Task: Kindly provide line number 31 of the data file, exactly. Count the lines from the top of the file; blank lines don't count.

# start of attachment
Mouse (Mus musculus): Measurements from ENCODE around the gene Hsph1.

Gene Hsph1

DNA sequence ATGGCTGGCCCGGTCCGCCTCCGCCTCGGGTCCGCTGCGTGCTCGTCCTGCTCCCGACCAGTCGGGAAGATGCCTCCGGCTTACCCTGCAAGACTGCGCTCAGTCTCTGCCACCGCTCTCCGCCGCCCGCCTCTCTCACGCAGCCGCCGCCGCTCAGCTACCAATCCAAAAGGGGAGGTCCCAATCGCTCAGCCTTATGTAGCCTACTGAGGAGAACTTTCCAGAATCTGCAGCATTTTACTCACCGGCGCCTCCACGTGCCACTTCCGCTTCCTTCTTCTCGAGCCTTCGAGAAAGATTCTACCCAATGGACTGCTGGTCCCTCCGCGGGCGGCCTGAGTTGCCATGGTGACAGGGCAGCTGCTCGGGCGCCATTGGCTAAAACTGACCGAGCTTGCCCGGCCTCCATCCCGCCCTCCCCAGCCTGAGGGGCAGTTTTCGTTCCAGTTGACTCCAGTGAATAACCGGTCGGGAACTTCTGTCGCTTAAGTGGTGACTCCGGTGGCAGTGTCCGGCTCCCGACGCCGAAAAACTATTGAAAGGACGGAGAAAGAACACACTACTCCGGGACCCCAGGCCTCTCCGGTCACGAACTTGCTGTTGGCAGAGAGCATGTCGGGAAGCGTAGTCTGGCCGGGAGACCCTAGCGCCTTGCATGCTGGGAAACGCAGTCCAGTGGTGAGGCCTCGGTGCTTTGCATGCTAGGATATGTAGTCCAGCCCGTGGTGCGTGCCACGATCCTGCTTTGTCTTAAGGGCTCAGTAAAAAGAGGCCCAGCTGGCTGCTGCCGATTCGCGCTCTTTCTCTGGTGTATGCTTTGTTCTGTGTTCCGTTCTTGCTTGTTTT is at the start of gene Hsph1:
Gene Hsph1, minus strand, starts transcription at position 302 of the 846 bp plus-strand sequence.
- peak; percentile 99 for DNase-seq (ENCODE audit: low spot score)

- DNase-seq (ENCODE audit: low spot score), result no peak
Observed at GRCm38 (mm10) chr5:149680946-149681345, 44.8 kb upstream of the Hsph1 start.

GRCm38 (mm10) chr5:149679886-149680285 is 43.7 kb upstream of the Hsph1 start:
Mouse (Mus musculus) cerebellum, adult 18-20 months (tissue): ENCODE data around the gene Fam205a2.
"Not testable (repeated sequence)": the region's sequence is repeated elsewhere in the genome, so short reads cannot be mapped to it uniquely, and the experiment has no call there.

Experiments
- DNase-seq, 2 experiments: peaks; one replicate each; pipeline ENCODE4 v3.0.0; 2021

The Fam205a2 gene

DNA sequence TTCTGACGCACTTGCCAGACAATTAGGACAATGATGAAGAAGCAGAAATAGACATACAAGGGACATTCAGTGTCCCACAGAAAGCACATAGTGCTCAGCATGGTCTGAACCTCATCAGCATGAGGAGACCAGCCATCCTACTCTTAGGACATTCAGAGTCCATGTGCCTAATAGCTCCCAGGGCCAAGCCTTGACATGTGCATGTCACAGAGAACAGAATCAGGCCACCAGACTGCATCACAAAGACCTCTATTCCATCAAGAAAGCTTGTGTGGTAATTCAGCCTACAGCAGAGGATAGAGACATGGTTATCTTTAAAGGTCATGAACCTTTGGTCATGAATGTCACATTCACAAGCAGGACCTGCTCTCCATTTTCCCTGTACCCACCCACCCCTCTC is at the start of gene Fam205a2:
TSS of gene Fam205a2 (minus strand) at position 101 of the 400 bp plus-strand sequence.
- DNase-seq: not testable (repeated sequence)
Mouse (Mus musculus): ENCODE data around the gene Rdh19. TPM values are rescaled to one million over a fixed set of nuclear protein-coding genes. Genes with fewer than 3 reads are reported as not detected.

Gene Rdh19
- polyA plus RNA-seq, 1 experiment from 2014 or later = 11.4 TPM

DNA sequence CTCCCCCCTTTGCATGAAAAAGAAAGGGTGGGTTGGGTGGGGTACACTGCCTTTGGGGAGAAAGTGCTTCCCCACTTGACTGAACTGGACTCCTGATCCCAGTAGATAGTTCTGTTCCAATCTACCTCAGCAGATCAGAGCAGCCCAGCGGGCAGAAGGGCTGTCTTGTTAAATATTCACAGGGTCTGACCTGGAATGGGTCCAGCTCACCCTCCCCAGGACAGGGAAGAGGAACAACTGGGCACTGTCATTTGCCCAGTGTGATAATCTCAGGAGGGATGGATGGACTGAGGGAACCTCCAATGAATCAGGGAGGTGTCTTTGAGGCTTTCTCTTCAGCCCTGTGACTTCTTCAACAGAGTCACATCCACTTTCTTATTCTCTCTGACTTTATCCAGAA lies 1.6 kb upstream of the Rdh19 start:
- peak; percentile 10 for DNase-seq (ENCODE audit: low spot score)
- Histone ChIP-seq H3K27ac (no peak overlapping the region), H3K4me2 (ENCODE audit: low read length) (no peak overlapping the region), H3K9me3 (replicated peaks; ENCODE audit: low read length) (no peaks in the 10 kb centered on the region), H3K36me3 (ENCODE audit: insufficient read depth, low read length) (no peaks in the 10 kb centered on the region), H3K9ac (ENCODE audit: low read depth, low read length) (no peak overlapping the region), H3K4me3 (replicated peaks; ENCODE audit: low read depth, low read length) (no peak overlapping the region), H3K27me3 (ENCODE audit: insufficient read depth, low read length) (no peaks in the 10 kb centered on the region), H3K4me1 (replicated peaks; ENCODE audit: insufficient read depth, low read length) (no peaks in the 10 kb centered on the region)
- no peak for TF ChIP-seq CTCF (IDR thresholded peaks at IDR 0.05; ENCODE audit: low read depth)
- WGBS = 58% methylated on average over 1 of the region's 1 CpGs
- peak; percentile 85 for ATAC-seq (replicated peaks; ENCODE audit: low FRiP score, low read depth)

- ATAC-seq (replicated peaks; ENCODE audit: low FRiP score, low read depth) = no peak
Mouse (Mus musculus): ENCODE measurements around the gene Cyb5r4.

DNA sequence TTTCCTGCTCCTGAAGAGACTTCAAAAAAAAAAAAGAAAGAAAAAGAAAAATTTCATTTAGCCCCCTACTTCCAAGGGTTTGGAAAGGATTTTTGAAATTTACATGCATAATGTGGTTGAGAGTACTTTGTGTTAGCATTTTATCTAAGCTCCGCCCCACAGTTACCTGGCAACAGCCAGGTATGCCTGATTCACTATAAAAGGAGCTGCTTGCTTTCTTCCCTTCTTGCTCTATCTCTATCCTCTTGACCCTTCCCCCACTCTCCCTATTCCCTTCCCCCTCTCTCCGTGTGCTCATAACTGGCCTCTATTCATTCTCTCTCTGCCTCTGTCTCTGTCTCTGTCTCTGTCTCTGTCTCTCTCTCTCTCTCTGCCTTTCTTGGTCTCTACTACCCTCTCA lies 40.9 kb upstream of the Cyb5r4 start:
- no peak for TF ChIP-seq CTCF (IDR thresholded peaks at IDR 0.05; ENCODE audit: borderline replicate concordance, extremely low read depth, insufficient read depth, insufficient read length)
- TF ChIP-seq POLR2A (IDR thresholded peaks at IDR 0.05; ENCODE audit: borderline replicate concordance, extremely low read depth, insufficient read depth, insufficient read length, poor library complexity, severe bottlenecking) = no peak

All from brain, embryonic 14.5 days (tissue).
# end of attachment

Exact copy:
All from brain, embryonic 14.5 days (tissue).